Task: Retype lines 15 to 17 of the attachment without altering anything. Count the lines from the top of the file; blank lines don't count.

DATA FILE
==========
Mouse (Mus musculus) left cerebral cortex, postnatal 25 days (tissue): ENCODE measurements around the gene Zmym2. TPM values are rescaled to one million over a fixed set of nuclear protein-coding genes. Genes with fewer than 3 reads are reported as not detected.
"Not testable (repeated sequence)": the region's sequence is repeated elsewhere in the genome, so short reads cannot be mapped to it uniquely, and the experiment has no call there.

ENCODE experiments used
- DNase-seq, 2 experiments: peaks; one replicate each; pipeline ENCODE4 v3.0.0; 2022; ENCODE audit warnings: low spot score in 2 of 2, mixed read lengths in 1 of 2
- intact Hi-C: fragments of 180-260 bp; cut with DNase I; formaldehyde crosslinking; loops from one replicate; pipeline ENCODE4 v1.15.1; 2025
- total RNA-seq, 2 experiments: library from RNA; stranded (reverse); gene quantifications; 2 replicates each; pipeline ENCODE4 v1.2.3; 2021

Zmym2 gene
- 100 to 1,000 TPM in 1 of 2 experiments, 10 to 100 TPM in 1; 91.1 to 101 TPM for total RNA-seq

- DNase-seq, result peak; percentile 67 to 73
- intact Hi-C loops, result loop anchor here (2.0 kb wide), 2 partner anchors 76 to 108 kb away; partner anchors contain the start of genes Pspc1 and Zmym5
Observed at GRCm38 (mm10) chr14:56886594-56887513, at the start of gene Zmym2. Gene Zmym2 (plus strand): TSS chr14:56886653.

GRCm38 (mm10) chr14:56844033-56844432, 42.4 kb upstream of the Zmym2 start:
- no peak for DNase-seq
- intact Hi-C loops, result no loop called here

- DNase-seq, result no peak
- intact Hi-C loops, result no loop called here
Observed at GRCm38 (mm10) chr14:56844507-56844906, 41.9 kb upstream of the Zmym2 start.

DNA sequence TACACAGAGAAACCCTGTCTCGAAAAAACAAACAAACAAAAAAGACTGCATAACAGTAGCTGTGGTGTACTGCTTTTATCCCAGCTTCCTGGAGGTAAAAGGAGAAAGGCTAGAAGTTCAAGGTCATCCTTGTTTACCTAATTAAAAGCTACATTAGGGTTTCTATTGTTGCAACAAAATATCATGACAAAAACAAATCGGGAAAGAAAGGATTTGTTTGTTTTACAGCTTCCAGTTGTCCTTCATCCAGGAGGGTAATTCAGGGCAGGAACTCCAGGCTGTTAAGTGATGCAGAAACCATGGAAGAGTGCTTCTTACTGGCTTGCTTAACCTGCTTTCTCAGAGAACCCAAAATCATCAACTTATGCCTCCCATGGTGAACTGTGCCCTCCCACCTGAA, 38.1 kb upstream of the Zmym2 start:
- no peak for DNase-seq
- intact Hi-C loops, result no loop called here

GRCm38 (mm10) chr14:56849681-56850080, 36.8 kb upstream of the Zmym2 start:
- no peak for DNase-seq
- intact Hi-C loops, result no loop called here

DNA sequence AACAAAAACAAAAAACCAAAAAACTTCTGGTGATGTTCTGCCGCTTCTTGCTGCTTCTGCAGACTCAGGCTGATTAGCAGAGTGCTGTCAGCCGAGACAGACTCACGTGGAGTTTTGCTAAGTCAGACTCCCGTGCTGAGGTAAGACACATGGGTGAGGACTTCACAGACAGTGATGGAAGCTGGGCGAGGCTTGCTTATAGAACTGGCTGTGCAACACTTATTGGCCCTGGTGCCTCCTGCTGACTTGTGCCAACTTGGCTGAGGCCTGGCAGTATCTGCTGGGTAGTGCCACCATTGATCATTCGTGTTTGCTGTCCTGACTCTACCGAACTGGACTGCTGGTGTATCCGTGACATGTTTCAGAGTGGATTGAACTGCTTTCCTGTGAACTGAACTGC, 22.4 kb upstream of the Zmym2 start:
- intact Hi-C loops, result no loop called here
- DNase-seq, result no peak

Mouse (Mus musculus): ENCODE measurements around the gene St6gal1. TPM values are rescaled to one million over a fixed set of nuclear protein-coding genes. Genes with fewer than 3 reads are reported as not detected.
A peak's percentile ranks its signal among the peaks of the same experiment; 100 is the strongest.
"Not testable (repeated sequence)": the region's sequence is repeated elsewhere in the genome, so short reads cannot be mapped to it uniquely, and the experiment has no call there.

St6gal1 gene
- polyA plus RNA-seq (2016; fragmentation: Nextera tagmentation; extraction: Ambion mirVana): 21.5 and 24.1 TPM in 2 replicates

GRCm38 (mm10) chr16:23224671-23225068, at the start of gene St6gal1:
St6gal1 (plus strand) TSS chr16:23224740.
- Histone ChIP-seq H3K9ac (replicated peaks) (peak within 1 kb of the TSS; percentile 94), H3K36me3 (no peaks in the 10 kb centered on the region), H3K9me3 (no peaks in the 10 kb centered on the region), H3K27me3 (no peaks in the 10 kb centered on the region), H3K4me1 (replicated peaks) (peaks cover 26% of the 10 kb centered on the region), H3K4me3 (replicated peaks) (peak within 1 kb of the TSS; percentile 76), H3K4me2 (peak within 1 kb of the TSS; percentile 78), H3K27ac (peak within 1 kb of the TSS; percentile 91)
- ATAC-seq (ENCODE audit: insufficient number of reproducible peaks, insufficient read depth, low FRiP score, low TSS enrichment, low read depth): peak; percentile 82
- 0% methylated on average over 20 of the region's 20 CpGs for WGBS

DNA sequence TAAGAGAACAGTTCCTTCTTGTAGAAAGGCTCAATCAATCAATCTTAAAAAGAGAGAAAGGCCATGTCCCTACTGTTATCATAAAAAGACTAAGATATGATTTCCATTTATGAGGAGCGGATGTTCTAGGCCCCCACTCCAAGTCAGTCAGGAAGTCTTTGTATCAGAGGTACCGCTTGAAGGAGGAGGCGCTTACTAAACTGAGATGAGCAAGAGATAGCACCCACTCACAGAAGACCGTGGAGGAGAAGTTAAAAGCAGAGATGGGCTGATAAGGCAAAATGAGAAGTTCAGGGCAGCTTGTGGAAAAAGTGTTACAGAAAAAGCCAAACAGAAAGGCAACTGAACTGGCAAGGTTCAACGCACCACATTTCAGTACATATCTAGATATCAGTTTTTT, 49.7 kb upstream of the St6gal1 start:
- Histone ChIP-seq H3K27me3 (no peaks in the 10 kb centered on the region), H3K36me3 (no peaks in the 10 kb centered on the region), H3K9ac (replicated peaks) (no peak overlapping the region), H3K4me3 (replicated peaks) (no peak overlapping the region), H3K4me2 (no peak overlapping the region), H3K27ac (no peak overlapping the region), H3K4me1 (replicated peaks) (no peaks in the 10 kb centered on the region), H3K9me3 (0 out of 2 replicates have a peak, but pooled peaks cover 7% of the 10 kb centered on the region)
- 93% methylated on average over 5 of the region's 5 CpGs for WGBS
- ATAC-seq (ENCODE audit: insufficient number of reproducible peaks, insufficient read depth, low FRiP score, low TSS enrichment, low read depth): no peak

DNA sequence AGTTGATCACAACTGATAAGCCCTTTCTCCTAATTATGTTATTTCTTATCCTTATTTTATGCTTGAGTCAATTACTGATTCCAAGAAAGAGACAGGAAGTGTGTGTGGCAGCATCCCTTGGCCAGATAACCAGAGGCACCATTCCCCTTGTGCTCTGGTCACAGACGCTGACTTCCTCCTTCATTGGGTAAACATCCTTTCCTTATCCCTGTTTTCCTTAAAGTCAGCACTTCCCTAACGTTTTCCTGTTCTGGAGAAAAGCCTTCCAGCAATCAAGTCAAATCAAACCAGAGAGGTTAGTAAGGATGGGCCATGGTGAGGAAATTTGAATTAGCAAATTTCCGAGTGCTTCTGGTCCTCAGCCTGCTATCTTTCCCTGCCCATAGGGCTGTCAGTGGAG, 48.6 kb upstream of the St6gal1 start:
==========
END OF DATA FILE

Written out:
- DNase-seq, result no peak
- intact Hi-C loops, result no loop called here
Observed at GRCm38 (mm10) chr14:56844507-56844906, 41.9 kb upstream of the Zmym2 start.